Headboard Storage

Get ideas on how to create your own multi-purpose headboard from Design Star finalist Alice Fakier.
Headboard_3bookcase

Headboard_3bookcase

Alice's Tips:

- Consider this storage solution for any small space, like a dorm room or studio apartment.
- Your fabric choices and bedding should be more sophisticated for a grown-up look.
- Use pretty woven baskets and fabric-covered storage boxes on the shelves for attractive organization.
- Need more light? Attach clip-on desk lights to the sides of the bookcases for nighttime reading.
- To easily move the bookcases, invest in furniture sliders.

Materials and Tools:

72" matching white bookcases (item #57350, item #40872 - Lowe's)
5 yards of children's fabric (white with owls/cat, item #1988 - Milling Around)
2 yards of contrast fabric (wide stripe raspberry and ivory, item #3293 - Milling Around)
pins
sewing machine
2 dowel rods (Levelor, item #070042771251 - Home Depot)
2 pole sockets (Levelor, item #070042771251 - Home Depot)
saw
power drill
measuring tape
bedding
storage bins (Lowe's)
Juvenile square taper bins (item #226782 - Lowe's)
letter E (Hobby Lobby)

Steps:

1. Assemble your bookcases and place them on either side of the bed.

2. Measure the space between your bookcases. This measurement will let you know how long your dowels need to be, and how wide your canopy has to be.

3. The first sewing step is to take five yards of fabric and cut it in half. You will now have two pieces both equal to 2.5 yards.

4. Sew the two panels together down the center (or selvage) to create one large panel. Hem the bottom of the panel and sew a finished edge down each side.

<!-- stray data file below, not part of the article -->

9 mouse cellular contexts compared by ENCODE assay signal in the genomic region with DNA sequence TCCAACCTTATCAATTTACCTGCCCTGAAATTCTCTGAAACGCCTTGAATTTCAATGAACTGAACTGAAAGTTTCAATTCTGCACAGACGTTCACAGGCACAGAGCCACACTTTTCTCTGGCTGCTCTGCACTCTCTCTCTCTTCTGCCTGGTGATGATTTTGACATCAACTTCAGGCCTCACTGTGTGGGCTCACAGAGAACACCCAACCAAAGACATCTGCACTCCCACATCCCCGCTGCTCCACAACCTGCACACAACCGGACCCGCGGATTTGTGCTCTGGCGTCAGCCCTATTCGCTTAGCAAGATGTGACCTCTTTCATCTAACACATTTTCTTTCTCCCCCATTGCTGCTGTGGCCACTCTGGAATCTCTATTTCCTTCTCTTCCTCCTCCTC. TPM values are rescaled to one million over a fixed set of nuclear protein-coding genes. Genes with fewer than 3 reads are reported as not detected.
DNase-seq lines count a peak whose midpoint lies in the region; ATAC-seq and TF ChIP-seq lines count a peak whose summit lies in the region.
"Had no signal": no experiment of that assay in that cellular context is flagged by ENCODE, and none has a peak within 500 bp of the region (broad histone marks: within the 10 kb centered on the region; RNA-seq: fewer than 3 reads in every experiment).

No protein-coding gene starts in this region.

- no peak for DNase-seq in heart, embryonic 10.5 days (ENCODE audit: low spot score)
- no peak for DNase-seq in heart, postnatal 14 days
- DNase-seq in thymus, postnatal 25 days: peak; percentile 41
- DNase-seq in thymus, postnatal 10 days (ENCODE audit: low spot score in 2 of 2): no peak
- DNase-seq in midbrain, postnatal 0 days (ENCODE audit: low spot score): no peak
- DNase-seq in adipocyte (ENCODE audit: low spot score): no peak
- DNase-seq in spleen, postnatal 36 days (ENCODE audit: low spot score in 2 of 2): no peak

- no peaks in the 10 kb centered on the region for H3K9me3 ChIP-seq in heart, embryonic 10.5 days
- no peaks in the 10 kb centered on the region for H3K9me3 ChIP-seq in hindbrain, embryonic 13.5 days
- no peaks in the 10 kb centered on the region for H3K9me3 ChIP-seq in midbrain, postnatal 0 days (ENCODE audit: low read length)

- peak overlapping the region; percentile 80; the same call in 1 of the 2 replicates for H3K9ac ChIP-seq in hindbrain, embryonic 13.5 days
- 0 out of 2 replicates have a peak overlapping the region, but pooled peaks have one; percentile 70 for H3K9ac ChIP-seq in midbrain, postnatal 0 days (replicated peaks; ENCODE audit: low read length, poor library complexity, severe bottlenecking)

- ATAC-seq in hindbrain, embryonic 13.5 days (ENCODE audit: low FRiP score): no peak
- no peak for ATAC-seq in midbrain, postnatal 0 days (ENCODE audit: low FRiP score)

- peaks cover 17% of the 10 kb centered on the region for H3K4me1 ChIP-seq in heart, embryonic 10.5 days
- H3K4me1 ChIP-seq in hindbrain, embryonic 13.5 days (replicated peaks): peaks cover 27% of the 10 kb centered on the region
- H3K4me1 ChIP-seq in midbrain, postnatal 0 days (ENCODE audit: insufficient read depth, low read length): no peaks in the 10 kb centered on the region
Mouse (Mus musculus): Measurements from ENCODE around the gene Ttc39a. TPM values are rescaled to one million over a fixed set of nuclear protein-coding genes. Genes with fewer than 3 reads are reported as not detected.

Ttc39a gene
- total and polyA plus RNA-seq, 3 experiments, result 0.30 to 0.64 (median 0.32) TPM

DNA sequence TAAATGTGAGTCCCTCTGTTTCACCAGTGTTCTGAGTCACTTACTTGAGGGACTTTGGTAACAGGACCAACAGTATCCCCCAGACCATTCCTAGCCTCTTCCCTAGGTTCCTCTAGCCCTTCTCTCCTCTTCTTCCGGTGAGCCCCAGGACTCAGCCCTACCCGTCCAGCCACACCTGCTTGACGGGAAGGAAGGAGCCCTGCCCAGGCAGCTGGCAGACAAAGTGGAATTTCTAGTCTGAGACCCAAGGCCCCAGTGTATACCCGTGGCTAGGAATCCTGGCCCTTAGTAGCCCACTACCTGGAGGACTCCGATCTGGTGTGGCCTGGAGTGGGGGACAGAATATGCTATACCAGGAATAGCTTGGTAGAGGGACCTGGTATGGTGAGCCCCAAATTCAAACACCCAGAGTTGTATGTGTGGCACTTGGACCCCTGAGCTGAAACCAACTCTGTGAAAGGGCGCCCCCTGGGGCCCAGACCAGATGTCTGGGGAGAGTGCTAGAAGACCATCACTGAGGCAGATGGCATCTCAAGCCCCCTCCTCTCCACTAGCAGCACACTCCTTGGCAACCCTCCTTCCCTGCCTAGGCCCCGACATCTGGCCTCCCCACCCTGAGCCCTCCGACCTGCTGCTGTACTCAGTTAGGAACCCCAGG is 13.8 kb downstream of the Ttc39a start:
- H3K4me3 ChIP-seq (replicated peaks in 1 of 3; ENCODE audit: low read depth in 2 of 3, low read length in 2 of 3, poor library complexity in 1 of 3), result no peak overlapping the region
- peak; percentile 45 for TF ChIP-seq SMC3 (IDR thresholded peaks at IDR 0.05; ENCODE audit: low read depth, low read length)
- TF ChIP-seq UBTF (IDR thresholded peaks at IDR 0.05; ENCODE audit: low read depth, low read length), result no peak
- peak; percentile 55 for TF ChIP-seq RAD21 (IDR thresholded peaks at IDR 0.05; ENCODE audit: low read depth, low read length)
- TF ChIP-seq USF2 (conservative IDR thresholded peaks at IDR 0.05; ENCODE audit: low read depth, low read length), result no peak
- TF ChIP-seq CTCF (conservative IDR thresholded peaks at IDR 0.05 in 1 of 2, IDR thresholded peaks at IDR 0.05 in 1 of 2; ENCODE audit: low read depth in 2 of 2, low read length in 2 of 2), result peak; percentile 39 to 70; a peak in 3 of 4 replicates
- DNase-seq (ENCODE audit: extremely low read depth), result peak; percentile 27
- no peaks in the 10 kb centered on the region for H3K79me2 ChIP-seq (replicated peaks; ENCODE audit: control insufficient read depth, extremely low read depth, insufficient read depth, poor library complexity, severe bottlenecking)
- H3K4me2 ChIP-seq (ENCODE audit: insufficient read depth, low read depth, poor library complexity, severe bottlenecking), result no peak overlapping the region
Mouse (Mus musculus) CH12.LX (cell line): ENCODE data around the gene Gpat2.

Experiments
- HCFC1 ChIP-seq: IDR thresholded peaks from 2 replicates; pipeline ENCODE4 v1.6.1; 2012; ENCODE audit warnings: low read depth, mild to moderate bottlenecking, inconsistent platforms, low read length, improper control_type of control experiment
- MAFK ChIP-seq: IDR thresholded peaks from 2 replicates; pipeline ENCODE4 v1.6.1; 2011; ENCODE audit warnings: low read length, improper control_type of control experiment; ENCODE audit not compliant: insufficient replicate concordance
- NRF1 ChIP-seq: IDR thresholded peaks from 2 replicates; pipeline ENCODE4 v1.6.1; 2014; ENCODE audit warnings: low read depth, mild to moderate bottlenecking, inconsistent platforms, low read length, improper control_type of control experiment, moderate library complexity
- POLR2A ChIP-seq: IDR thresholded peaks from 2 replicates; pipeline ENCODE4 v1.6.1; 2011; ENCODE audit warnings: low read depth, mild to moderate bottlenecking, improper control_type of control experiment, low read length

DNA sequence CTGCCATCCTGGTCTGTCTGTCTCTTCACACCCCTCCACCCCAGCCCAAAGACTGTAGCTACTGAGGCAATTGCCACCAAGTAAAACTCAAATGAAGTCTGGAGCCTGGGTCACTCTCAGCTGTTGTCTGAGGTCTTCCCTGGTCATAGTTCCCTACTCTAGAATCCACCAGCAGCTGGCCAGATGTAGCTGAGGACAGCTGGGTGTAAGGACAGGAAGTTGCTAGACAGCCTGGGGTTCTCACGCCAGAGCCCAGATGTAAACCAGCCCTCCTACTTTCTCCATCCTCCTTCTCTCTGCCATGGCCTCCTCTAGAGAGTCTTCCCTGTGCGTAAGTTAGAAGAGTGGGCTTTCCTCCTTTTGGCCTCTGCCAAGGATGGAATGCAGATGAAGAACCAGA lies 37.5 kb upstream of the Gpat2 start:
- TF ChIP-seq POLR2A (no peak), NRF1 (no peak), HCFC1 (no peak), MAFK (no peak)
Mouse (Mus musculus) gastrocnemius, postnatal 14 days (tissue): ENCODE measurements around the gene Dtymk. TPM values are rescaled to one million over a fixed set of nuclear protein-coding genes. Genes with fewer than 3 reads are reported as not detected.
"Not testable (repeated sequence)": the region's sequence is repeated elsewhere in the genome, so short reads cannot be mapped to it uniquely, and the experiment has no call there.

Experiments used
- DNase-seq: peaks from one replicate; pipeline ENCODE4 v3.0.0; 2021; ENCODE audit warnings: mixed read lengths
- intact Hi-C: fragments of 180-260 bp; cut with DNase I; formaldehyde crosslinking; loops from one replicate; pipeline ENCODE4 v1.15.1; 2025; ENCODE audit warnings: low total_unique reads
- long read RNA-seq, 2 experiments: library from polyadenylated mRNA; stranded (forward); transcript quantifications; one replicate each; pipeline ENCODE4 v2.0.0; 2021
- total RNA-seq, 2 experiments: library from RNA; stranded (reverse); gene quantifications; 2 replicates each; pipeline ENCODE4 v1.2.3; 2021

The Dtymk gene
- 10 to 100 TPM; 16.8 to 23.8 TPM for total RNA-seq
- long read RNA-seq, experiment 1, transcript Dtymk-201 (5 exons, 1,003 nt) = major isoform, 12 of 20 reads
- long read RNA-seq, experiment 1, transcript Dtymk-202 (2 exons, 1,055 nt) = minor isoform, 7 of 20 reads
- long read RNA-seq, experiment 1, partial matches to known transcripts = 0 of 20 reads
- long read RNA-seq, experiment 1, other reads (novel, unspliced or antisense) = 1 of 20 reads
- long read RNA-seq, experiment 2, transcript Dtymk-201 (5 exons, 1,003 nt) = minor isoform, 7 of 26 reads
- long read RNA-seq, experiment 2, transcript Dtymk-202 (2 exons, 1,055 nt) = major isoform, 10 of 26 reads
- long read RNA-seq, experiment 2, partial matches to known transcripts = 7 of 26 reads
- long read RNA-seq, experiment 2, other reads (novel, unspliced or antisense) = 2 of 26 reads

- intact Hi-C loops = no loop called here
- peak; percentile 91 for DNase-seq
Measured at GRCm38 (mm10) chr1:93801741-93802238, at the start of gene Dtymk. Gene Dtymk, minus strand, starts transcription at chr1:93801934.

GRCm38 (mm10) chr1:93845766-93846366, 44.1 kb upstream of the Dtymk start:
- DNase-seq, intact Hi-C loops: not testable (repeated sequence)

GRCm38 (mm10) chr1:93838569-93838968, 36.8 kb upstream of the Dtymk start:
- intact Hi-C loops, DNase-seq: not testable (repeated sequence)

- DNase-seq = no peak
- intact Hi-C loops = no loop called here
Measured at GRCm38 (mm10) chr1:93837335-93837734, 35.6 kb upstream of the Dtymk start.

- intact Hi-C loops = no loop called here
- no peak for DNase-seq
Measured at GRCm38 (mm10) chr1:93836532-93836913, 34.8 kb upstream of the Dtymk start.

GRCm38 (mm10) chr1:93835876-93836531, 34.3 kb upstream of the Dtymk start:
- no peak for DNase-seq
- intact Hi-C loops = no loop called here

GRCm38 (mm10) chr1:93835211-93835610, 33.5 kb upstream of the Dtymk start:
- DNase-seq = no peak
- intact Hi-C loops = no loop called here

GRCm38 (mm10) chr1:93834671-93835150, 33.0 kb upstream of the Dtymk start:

5. Using upholsterer's thread, set the machine to sew long stitches. Make one seam along the top of the panel, leaving excess thread on both ends. Gently pull one thread and gather the panel to the desired width. Tie the thread off at both ends. Set this panel aside.

6. Take the top canopy fabric and cut it the same width as the panel. (If the fabric is not wide enough, sew two pieces together). The depth of the canopy is determined by the depth of the bookcases. Add length for the desired valence drop. The finished cut of the fabric is 62" by 22".

7. To create a scalloped edge, place the right sides of the fabrics together and use a round bowl or compass to draw the scallops. Use a 7" bowl, the same width as the stripes. Cut through both fabrics along the drawn scallop line, leaving a very small seam allowance.

8. With the right side of the fabrics together, sew the sides and then the scallops, leaving the back open. Use small, sharp scissors to cut tiny triangles into the seam allowance along the scallops. Turn the fabric inside to reveal the right side, and iron the scallops flat.

9. Sew two rows of straight stitches across the fabric to create the front rod pocket, remembering to allow for the valence drop. An 8" drop was used in this project.

10. With the right sides together, sew the back panel to the top canopy piece. You now have one canopy and are ready to move on.

11. Cut your dowels according to the measurement you took of the back wall. Install your closet hardware to the inside of the bookcases.

12. Slide the front dowel right through the rod pocket that you have sewn. Install the front dowel and the back dowel. Drop the canopy back behind the back curtain dowel.

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